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How Many Votes Does Bush Need to Stop Buchanan? Can Buchanan Embarrass Bush?

February 7, 1992

WASHINGTON (AP) _ President Bush said late last year that he would consider a 51 percent win over Patrick Buchanan in New Hampshire a victory - not a satisfying one, but a victory.

Don’t believe it. Such a narrow margin would worry the president and stun Buchanan.

Neither team seriously expects Bush to do so poorly.

But what margin does he need to claim a convincing victory? And with what percentage can Buchanan claim a satisfying showing?

Both Bush and Buchanan camps publicly refuse to play the numbers game. Meanwhile, both campaigns are overstating the rivals’ chances - a strategy that will help them save face later.

″Now he is far, far ahead, but there are enough undecided, enough Buchanan voters I think, and enough soft Bush voters to make this a tremendously dramatic contest on the 18th of February,″ Buchanan says.

″George Bush will have a tough time in New Hampshire for a while, but it will move on,″ said Rich Bond, Bush’s new handpicked chairman of the Republican National Committee.

Other GOP frontrunners have drawn challengers in New Hampshire and gone on to satisfying victories.

In 1972, Richard Nixon had challengers that got 32 percent; In 1984, Ronald Reagan’s challengers came away with 14 percent. Neither showing prevented Nixon and Reagan’s landslide wins in November.

Bush aides are privately suggesting that a Buchanan vote of up to 35 percent won’t be damaging. And Buchanan’s camp is suggesting that anything over 20 percent will be a symbolic victory.

Both sides suggest a Buchanan vote over 40 percent would throw the Bush campaign off stride and damage the Bush campaign, while a Buchanan showing of 20 percent or less would probably signal it’s time for the commentator to reassess.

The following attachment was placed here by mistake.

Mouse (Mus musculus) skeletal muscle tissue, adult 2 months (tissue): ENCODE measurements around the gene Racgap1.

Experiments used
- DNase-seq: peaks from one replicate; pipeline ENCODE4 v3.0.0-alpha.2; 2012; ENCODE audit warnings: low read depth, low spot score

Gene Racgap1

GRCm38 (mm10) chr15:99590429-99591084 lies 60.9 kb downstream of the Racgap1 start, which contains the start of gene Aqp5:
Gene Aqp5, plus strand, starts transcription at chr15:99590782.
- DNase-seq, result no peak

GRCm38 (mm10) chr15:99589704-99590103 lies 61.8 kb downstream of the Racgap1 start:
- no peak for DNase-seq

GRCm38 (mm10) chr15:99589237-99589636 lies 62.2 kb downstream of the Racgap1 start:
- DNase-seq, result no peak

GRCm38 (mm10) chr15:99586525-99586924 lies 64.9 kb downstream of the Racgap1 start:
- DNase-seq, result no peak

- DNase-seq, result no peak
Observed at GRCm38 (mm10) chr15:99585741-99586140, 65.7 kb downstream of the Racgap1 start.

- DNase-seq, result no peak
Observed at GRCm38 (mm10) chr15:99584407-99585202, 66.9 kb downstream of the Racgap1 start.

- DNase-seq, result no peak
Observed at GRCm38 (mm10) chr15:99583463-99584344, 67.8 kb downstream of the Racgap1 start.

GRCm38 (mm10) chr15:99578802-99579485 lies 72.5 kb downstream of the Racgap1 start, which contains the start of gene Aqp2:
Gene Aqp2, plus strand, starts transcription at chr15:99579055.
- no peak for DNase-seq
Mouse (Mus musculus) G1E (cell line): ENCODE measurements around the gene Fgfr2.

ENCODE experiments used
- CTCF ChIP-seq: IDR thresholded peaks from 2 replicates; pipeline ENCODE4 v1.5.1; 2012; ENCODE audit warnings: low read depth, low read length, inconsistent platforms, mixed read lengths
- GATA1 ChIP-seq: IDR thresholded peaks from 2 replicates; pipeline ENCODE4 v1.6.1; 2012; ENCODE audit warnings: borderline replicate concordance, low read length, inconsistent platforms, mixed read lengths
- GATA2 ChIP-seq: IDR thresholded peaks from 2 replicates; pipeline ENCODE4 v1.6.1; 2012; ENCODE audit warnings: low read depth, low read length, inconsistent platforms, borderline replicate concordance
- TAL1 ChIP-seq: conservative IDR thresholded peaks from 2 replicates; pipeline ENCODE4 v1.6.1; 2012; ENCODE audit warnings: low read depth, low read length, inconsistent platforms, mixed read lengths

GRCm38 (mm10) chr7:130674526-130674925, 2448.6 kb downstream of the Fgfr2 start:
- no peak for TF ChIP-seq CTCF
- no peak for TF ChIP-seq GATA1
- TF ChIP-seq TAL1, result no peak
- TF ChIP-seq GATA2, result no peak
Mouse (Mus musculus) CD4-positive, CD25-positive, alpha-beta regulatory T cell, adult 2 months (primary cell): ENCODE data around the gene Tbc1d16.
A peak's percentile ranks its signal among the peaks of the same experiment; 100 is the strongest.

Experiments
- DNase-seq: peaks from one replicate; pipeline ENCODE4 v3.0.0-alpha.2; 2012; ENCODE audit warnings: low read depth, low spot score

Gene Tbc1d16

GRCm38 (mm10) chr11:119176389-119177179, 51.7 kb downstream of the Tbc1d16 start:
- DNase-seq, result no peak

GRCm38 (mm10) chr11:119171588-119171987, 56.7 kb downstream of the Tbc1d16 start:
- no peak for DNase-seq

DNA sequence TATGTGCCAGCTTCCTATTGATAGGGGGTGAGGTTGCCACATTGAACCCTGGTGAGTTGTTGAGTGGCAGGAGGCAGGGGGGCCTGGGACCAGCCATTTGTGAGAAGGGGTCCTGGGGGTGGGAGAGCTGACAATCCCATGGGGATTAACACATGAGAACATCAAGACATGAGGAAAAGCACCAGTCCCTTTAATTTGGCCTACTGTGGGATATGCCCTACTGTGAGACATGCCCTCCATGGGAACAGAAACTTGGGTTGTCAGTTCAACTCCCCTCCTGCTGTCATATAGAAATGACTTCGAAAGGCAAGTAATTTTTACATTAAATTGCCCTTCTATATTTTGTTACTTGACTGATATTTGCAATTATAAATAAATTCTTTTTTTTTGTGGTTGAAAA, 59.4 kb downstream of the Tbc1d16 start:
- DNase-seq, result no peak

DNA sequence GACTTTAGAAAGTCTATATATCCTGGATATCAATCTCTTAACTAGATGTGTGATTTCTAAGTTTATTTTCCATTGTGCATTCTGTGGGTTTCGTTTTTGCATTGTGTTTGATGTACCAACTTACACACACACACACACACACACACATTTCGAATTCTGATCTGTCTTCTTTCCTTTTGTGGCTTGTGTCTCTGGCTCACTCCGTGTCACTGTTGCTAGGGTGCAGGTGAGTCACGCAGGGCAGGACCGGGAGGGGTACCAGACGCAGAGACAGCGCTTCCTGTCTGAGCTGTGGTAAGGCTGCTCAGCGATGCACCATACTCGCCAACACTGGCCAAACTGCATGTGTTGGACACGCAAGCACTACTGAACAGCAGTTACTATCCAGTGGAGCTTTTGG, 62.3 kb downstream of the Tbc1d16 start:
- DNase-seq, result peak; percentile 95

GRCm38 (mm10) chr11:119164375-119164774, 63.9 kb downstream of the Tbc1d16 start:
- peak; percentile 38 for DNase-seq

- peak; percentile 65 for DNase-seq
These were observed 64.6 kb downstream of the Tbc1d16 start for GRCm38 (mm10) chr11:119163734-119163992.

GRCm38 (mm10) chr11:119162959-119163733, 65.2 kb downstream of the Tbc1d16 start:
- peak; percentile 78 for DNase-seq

A Boston Herald-WCVB-TV poll of 404 likely Republican New Hampshire voters last week showed Bush ahead 59 percent to 28 percent. The University of New Hampshire Survey Center conducted a poll for WMUR-TV in which Bush led 60 percent to 23 percent among 499 likely GOP voters.

Nixon, for whom Buchanan worked as a White House speechwriter, puts Buchanan’s margin at 28 percent.

Pollster John Martilla of Boston predicts Bush will win ″by a two-to-one margin,″ about 65 to 35.

If Bush can hold Buchanan to 35 points or less ″that’s a landslide,″ he said. If Buchanan gets over 35 percent ″that’s much trickier,″ he said.

Democratic pollster Peter Hart, noting that New Hampshire voters tend to change their minds, said ″if Buchanan breaks 30, I think he’s still in the ballgame. If he breaks 40, the president is clearly wounded. If he’s under 30, Buchanan has a big uphill struggle.″

Candice Nelson, director of American University’s Campaign Management Institute, predicts that Buchanan will only get between 20 percent and 30 percent of the New Hampshire vote.

″Even that’s a lot against an incumbent president,″ Ms. Nelson said. ″If Buchanan gets more than 30 percent, it’s going to mean something″ in terms of jolting Bush.

But still, she said, ″Buchanan’s not going anywhere.″ Even a strong New Hampshire showing ″won’t have any bounce for him,″ she said.

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